When even the media paragon of free-market ideology argues that “Greece must default if it wants democracy,” you know something is profoundly wrong.
Here at ROAR, we usually don’t rely on the analyses brought forward by the mainstream media; in particular not those of the unreconstituted neoliberal intelligentsia at the Financial Times. But the latest article by financial analyst and EU expert Wolfgang Münchau deserves being disseminated widely. Arguing that “Greece must default if it wants democracy,” Münchau has just launched his most scathing critique of the EU’s approach to Greece yet:
When Wolfgang Schäuble proposed that Greece should postpone its elections as a condition for further help, I knew that the game would soon be up. We are at the point where success is no longer compatible with democracy. The German finance minister wants to prevent a “wrong” democratic choice. Similar to this is the suggestion to let the elections go ahead, but to have a grand coalition irrespective of the outcome. The eurozone wants to impose its choice of government on Greece – the eurozone’s first colony.As a leading columnist, Münchau’s articles are widely read by policymakers in Brussels, Berlin and Paris. A friend of mine who used to work in the European Parliament once told me that his writings are extremely influential in informing the political debate among the Brussels eurocrats. What’s more, Münchau can hardly be considered a leftist or a radical. Indeed, most of his work has focused on how to save European capitalism from itself.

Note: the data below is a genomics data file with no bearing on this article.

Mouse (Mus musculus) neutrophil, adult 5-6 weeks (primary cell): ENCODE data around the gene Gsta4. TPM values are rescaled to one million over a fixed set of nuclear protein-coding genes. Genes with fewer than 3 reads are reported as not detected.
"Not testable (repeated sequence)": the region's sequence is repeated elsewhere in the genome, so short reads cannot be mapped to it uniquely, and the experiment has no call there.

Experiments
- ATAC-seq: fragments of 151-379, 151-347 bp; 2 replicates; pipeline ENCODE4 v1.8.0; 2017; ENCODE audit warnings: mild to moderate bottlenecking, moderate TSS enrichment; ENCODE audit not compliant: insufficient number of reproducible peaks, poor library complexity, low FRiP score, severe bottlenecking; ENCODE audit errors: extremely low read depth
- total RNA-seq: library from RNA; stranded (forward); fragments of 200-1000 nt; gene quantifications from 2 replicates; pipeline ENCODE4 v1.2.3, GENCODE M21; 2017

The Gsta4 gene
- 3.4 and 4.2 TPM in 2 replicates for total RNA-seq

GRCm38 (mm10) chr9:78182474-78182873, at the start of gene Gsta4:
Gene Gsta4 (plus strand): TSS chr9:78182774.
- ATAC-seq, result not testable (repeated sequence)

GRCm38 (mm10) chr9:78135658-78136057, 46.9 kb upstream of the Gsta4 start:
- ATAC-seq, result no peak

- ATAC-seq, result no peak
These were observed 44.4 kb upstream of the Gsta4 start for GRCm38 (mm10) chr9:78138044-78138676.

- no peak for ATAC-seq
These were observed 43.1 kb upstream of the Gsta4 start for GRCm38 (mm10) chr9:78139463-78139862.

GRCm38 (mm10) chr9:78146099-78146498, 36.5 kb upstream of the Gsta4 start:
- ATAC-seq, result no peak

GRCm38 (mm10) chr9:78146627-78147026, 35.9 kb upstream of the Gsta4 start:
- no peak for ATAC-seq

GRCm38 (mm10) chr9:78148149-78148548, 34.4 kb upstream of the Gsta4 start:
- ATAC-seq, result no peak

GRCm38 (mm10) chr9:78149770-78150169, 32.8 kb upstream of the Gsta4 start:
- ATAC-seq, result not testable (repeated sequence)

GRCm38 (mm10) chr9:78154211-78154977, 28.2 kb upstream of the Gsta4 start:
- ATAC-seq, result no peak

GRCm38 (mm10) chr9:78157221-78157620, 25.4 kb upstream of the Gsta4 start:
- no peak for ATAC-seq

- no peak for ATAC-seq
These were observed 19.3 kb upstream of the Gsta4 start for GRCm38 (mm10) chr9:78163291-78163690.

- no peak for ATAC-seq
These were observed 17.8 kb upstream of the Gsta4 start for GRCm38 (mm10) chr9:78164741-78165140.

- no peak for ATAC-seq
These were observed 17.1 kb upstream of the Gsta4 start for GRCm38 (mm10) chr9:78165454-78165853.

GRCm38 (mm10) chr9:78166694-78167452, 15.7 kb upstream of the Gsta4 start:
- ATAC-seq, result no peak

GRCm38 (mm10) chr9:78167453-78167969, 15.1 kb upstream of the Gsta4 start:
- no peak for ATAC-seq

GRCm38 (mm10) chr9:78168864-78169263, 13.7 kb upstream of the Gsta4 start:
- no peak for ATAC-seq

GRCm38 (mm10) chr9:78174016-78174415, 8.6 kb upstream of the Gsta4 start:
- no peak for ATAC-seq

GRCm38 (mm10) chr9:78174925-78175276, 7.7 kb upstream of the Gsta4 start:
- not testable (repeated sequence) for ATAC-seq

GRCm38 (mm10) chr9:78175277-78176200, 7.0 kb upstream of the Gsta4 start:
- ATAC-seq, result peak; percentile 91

It is for this reason that Münchau’s criticism bears significant weight. If even the media paragon of free-market ideology argues that Europe’s approach to Greece has completely and utterly undermined democracy, you know something is profoundly wrong. Indeed, with Dutch Finance Minister De Jager calling for the establishment of a “permanent Troika” in Athens to monitor Greek economic performance, the colonialism critique hits straight home.
Now that the unelected Papandreou government has just committed to five years of austerity and an additional 15 percent wage cut (on top of the 30 percent that’s already been cut), and now that the EU has decided to move ahead with the taxpayer-funded subsidization scheme of its banks by disbursing yet another massive bailout, the battle lines are being drawn anew. Münchau echoes our warning that a social explosion might not be far off:
The German strategy seems to be to make life so unbearable that the Greeks themselves will want to leave the eurozone. Ms Merkel certainly does not want to be caught with a smoking gun in her hand. It is a strategy of assisted suicide, and one that is extremely dangerous and irresponsible.